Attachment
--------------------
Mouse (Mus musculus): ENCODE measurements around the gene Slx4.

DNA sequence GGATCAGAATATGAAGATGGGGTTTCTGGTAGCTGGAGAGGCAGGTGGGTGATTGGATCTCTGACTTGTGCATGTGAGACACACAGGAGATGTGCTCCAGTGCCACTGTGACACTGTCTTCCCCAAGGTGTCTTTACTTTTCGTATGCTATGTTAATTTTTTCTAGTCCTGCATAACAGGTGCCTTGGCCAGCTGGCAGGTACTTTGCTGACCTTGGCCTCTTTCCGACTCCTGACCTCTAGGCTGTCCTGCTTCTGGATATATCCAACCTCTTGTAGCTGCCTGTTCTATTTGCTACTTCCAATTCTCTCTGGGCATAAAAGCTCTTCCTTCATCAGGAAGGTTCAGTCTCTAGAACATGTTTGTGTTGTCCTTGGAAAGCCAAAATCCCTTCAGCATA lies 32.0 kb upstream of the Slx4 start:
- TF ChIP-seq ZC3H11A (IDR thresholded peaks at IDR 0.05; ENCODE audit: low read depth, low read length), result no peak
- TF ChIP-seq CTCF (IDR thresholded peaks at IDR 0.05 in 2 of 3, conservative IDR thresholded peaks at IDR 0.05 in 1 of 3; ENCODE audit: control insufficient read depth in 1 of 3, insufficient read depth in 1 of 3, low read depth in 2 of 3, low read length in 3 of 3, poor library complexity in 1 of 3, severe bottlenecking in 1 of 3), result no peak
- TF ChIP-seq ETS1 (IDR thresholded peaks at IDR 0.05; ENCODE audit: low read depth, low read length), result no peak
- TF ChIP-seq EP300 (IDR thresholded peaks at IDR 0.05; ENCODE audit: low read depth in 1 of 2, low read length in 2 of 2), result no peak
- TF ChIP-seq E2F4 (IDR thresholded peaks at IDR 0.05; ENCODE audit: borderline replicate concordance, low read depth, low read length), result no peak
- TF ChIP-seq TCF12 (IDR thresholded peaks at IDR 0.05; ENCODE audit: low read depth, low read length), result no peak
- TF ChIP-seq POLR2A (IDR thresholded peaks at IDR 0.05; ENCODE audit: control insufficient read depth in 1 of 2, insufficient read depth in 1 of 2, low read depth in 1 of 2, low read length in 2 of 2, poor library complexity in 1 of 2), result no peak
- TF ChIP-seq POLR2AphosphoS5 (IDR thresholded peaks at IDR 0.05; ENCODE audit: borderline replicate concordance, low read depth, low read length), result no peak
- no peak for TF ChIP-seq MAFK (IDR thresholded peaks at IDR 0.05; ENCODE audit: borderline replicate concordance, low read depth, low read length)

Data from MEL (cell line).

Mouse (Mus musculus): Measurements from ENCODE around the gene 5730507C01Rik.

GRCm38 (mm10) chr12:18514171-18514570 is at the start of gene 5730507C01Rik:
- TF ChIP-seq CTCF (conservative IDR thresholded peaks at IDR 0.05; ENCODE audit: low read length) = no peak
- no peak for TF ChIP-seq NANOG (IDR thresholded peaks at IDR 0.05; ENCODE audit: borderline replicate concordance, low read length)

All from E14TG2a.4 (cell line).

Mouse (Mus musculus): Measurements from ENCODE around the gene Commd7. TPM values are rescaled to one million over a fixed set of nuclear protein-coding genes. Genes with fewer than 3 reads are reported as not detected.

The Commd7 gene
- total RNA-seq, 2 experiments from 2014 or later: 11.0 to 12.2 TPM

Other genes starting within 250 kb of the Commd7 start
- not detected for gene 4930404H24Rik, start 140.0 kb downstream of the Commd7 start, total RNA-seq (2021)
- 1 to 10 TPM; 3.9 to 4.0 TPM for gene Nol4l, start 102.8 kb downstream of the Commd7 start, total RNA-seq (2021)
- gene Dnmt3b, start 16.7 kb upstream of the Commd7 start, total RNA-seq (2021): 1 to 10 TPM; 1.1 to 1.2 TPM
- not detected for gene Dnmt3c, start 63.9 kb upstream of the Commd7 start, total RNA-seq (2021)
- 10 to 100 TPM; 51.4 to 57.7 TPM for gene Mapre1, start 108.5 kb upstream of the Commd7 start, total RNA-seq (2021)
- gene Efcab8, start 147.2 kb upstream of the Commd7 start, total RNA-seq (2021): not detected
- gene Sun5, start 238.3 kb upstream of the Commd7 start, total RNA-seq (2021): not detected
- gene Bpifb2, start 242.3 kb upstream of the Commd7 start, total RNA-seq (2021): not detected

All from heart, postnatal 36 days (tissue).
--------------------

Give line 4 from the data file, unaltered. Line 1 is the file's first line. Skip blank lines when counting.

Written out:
- TF ChIP-seq CTCF (IDR thresholded peaks at IDR 0.05 in 2 of 3, conservative IDR thresholded peaks at IDR 0.05 in 1 of 3; ENCODE audit: control insufficient read depth in 1 of 3, insufficient read depth in 1 of 3, low read depth in 2 of 3, low read length in 3 of 3, poor library complexity in 1 of 3, severe bottlenecking in 1 of 3), result no peak